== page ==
Sunday, May 22, 2005

The Okinawa Diet Plan: Discover how the world's longest lived and healthiest people eat to stay slim by Brad Willcox MD

This is the book based upon the 25 year landmark scientific study that has proved that caloric restriction in humans does increase longevity. Unfortunately the results are not heartening for most of us. We need to learn to eat a lot less than we do today. That means 25% to 40% less per day. Bon appetit!

"Okinawa, in fact, has the highest concentration of centenarians worldwide... including the world's oldest living citizen [116 at the time of printing]." p2

"When you consider that the US counts only 10 centenarians per 100,000, while Okinawa has 40, you begin to see the significance of these numbers." p2

"American men gain an average of 22 lbs between the ages of 20 & 60 ...women average a 12 lb gain... Okinawans actually lost about 5 lbs during those years, consistent with the fact that older people require fewer calories." p7

"The science behind caloric restriction and its ability to help keep the body slim, healthy, and youthful is fascinating. The most plausible theoretical mechanism is a reduction in the production of cell damaging free radicals, which are generated primarily by metabolizing food for energy - if you eat less food, you generate fewer free radicals. Lower free radical production in turn minimizes potential damage to cellular machinery, such as DNA and mitochondria, which ultimately results in slower aging... From the standpoint of evolutionary theory, it's been proposed that limiting calories kicks into play an 'adaptive response' the same kind animals use when faced by episodic periods of food shortage in the wild. They simply shift their allocation of energy from growth and reproduction to maintenance and repair and thus survive the period of deprivation, becoming even stronger in the process." p9-10 But then exercise should be very harmful to you because of the increased energy burn?

"Americans eat about 2100 calories per day, which amounts to about 2lbs of food. Okinawans... eat only about 1600 calories per day, but their food weighed about 2.5lbs. The Okinawans were in fact eating more food but consuming fewer calories." p13

"Studies from England, Netherlands and the US hav all come to the same conclusion. People eat abotu 2 to 3 lbs of food daily [irregardless of the caloric content]." p14 Our bodies measure volume, and were not capable of counting calories.

"Americans eat an average of 27 teaspoons of sugar per day per person." p15

"Throught most of human history, food was scarce, and it required a great deal of physical energy to acquire it. Those who ate the most calories staved off famine and had the energy to reproduce... As a result, we are hard wired to prefer calorie-rich diets that are high in fat and sugar." p 16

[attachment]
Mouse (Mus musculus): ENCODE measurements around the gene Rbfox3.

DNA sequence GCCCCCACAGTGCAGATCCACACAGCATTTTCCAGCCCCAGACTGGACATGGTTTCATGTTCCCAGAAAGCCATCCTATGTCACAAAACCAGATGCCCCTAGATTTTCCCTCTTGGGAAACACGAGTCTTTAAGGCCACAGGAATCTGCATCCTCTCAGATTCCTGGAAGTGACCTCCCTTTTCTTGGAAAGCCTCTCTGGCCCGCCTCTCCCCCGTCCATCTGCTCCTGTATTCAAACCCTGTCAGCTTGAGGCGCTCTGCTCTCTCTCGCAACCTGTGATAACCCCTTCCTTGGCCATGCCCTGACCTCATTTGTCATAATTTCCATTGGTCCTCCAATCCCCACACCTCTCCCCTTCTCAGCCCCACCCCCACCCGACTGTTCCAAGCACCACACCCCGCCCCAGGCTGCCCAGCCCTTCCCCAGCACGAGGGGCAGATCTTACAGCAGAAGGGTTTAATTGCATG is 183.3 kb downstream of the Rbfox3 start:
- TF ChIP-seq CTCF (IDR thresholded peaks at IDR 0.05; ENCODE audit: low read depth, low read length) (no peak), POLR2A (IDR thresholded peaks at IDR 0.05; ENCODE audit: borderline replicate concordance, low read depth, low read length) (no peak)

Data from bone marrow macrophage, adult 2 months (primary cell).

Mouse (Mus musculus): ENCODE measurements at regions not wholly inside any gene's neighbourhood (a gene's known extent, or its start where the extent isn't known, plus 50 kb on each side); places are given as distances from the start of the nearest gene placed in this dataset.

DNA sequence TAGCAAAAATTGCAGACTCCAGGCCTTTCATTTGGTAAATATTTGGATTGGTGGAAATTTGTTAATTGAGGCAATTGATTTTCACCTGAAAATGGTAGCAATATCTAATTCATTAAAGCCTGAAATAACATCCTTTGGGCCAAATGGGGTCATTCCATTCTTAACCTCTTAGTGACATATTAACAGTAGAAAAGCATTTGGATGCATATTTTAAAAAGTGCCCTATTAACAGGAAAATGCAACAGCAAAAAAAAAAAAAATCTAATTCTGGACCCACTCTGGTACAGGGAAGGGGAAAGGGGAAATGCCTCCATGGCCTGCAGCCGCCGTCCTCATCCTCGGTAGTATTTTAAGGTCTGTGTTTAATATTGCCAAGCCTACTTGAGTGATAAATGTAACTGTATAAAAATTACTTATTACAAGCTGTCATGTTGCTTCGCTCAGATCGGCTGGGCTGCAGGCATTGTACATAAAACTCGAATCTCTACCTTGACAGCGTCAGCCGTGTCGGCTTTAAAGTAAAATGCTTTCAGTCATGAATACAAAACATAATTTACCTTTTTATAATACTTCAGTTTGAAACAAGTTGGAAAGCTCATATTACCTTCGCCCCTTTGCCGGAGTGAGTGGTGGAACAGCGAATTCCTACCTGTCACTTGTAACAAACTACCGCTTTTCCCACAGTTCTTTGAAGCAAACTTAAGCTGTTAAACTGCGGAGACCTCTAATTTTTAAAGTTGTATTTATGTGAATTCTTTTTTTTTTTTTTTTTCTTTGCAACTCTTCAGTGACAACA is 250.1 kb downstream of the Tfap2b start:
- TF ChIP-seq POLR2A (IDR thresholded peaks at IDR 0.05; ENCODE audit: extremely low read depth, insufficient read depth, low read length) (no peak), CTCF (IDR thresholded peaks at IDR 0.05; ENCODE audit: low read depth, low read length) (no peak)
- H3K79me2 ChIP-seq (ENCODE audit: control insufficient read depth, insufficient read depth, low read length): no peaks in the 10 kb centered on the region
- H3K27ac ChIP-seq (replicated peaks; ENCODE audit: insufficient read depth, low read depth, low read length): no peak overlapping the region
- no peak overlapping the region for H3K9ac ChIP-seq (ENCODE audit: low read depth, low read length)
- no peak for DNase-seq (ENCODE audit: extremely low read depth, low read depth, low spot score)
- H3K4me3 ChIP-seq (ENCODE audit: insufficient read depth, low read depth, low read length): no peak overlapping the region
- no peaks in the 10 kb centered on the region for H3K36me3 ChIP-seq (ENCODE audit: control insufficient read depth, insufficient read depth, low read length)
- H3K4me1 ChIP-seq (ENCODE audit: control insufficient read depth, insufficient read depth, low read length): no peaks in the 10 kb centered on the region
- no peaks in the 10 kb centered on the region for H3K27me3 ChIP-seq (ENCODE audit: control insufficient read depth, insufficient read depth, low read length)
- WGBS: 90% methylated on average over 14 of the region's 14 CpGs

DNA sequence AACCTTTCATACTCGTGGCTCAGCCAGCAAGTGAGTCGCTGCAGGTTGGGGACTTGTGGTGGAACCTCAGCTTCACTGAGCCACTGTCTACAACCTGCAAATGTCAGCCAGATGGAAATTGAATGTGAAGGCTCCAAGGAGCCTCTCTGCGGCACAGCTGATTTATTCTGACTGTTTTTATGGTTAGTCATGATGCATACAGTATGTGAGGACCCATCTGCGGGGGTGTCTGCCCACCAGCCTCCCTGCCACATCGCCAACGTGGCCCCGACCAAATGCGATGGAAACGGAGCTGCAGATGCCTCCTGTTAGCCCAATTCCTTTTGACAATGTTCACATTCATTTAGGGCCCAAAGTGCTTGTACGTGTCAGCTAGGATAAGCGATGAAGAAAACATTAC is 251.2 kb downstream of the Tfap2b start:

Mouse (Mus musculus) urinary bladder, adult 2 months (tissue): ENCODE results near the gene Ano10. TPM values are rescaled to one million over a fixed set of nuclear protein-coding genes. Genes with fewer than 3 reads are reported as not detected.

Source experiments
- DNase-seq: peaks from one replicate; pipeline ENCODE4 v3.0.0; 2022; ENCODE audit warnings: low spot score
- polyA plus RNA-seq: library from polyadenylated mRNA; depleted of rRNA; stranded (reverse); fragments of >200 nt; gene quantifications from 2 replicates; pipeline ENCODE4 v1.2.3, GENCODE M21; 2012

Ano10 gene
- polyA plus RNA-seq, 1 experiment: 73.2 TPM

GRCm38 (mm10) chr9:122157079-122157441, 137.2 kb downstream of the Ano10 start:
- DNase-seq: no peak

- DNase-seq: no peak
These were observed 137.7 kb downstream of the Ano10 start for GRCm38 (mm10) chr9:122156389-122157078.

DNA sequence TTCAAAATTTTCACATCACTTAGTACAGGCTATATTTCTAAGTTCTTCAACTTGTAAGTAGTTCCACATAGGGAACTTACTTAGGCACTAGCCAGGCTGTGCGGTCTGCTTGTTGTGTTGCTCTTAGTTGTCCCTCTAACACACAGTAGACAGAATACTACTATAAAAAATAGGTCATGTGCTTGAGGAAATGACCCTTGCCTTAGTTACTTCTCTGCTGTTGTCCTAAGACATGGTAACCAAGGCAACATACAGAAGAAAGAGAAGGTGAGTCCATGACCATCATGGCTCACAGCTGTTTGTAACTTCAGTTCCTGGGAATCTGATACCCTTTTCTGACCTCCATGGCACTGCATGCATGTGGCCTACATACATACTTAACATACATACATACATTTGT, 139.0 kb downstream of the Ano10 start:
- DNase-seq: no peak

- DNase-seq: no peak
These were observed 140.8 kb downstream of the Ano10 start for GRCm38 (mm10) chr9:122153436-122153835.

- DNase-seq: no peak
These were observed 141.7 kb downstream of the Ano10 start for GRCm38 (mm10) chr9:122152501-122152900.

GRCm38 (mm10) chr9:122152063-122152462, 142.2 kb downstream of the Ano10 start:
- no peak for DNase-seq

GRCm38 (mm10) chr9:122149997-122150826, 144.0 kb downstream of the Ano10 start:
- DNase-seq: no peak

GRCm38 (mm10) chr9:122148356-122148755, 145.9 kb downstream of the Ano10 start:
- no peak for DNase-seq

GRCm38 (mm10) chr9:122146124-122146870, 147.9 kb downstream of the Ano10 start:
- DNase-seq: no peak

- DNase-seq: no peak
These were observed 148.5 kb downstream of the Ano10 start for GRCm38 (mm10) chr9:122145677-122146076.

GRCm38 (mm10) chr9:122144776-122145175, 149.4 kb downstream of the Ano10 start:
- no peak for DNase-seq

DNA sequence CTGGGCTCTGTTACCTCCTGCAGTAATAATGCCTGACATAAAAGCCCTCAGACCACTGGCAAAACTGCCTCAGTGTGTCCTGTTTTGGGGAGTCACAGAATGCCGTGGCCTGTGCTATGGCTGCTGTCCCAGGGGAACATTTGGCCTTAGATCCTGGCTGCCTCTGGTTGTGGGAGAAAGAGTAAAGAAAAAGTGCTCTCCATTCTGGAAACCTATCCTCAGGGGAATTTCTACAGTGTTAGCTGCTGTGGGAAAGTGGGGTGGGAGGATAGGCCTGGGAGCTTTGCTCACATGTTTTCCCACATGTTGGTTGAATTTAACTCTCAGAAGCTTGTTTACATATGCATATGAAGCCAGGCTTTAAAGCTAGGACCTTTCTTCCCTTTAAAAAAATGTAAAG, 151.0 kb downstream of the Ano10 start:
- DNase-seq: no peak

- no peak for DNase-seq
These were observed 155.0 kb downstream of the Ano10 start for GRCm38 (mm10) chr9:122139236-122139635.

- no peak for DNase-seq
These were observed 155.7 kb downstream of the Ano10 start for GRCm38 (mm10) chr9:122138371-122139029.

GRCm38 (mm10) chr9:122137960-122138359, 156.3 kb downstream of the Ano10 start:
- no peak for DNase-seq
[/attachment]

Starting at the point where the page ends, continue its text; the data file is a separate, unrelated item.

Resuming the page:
"Fat cells produce estrogen. In fact, after menopause, body fat becomes the major source of a woman's estrogen. That's why estrogen dependent cancers, such as endometrial and breast cancer are more common in obese women." p19

Could it simply be genes? "The difference between traditional Okinawans and Brazillian emigrated Okinawans are truly impressive. Almost every cause of death goes up dramatically. Perhaps more alarming is that they lose 17 years of life expectancy... Genes aren't the answer. The most likely explanation for the health discrepancy is diet." p 22

"A daily energy imbalance [consuming as little as 15 calories more than you burn] would increase your weight by 40 to 50 lbs during your adulthood... If daily caloric intake exceeds output by only 100 calories per day, ... this caloric excess would cause a yearly gain of about 10 lbs." p 26-7

"When your body's energy balance is tuned just below its set point (ie. you eat slightly less than you require), your body has to defend that set point against being underweight. This allows you to tap into those tremendous calorie restriction benefits - slower aging and much lower disease risk... In other words, it fine tunes your body so it will be able to last a very long time under harsh conditions." p27 This is why exercise is critical and beneficial despite the energy burn. Even though exercise increases your caloric intake (exposing you to more harmful antioxidants), if you burn more than you ingest, your body goes into a state where it fights off antioxidation much more effectively, despite the increased energy production.

"One group got 3 meals a day, the other got 17 smaller meals spread through the day. The results showed that the 17 meal group had an impressive decrease in blood sugar (4%), insulin (28%), and LDL (13%)... Bottom line: It's better to have small meals throughout the day than to stuff yourself at 2 or 3 huge meals." p114


Anonymous said...

Hey Ben,

Nice summary. However, I have to point out that your opening comment is erroneous and a common misconception. You state, "We need to learn to eat a lot less than we do today. That means 25% to 40% less per day."

Not true. Okinawans do NOT eat less food than North Americans, they actually consume MORE food but the type of food they consume is much less calorically dense than North American food. Therefore, they end up eating fewer calories overall and it is this natural caloric restriction that is thought to be one of the main factors in their naturally lean builds and increased health and longevity.

For more info, check this out:

Ben Sharma said...

Yes, the volume of food is more, but the calories are not. 'Less food' totally depends on your yardstick. Since most Americans measure consumption in calories rather than volume, it is naturally implicit that we are talking about caloric intake being 25 to 40% less. In any case, the annotations clearly state your point in the posting.

Who are you by the way?